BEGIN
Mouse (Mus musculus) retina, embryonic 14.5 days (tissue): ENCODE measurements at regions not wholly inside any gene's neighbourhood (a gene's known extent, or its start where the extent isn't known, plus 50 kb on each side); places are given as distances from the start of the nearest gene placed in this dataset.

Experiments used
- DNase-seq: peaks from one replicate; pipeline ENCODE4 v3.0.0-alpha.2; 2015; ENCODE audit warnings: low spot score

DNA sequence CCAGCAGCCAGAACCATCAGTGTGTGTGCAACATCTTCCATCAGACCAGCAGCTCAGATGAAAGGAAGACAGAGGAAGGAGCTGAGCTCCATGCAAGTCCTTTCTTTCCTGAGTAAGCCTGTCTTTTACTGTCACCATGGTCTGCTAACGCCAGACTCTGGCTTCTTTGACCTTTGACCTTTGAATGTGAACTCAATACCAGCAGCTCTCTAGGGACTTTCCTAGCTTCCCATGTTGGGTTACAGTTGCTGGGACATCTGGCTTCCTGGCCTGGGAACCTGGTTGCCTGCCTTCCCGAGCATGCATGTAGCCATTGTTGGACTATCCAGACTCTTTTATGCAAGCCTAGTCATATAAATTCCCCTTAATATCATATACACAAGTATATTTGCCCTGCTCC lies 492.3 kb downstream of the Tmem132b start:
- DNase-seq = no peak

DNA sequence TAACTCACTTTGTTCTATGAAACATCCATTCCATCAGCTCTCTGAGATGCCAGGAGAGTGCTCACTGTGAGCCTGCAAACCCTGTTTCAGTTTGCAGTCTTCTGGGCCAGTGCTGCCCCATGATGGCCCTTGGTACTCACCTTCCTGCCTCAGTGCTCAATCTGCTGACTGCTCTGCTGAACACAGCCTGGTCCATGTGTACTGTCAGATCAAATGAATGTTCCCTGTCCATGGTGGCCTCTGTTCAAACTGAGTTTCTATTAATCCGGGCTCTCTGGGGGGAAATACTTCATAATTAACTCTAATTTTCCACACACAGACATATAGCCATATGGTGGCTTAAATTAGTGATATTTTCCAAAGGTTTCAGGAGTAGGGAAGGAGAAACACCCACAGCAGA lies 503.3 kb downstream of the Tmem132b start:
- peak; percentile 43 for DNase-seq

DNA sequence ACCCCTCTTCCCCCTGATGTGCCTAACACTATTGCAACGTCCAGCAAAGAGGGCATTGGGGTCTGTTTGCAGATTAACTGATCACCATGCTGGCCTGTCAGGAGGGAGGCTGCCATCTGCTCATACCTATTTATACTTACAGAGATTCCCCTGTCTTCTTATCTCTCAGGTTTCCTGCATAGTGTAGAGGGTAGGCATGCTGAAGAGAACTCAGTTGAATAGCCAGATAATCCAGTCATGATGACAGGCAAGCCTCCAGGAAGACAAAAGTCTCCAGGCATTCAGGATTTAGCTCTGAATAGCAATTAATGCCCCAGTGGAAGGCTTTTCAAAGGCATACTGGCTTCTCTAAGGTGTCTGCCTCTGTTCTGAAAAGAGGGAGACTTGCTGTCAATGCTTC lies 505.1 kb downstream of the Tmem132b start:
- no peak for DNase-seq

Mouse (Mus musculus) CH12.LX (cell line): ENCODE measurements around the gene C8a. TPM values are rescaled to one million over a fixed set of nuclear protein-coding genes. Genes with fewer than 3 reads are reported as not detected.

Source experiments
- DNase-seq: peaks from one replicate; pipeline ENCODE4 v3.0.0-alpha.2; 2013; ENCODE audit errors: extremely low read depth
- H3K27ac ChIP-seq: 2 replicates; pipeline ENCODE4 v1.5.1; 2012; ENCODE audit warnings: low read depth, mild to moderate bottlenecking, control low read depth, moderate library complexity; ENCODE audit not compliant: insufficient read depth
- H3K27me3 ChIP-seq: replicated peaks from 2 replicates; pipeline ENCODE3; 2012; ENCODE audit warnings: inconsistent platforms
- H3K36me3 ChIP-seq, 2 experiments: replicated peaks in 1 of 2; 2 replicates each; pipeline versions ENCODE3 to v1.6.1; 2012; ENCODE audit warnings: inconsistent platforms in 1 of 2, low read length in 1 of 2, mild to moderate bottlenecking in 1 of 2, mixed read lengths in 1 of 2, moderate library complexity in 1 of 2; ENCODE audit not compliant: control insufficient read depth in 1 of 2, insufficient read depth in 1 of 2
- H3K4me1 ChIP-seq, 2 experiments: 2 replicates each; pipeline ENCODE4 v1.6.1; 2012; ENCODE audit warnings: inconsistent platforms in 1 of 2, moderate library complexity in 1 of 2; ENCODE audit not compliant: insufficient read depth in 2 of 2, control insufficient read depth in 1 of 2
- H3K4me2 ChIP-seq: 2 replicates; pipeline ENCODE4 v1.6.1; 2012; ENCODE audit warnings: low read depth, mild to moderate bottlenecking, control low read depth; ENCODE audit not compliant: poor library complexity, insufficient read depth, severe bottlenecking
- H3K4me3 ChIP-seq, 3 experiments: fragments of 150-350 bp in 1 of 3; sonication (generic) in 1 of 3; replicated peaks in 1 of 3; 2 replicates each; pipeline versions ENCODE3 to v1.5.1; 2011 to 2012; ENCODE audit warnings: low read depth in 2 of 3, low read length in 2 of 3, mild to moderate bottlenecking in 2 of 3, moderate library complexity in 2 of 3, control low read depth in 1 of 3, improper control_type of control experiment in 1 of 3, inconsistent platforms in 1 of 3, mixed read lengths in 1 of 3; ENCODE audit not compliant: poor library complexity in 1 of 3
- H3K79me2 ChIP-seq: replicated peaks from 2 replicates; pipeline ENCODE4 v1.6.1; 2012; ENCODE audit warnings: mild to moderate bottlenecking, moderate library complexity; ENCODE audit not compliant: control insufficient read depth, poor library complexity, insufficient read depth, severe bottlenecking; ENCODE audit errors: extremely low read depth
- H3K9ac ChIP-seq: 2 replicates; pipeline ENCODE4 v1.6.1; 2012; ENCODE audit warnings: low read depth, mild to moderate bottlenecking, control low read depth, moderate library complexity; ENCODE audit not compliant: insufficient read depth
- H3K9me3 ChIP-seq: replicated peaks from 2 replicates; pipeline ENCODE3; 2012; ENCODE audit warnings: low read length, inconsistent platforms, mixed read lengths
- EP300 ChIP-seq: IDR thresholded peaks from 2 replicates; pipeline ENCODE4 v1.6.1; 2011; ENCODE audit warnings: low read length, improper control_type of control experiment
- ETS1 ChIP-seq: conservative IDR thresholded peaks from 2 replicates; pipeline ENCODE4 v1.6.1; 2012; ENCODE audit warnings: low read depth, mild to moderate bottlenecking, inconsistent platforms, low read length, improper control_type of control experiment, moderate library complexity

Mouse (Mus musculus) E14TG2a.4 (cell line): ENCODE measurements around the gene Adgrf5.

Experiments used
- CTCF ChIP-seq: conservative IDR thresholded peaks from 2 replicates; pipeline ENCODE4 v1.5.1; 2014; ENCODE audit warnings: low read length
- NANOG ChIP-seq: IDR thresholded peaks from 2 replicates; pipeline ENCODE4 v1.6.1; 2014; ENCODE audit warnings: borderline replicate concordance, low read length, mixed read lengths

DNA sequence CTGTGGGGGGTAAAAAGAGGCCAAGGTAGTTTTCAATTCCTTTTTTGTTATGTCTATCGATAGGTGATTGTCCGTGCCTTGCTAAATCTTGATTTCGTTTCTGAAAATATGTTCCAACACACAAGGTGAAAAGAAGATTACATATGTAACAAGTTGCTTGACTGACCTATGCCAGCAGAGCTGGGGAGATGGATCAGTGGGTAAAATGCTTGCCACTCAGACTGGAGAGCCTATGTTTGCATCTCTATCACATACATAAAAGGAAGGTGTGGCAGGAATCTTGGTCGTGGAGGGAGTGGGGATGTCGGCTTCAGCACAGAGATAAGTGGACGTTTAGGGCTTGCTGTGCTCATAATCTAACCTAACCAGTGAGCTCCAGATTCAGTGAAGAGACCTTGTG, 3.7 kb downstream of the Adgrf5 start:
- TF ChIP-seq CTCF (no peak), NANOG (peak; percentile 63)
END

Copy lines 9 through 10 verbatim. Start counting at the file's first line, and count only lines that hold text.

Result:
- no peak for DNase-seq

Mouse (Mus musculus) CH12.LX (cell line): ENCODE measurements around the gene C8a. TPM values are rescaled to one million over a fixed set of nuclear protein-coding genes. Genes with fewer than 3 reads are reported as not detected.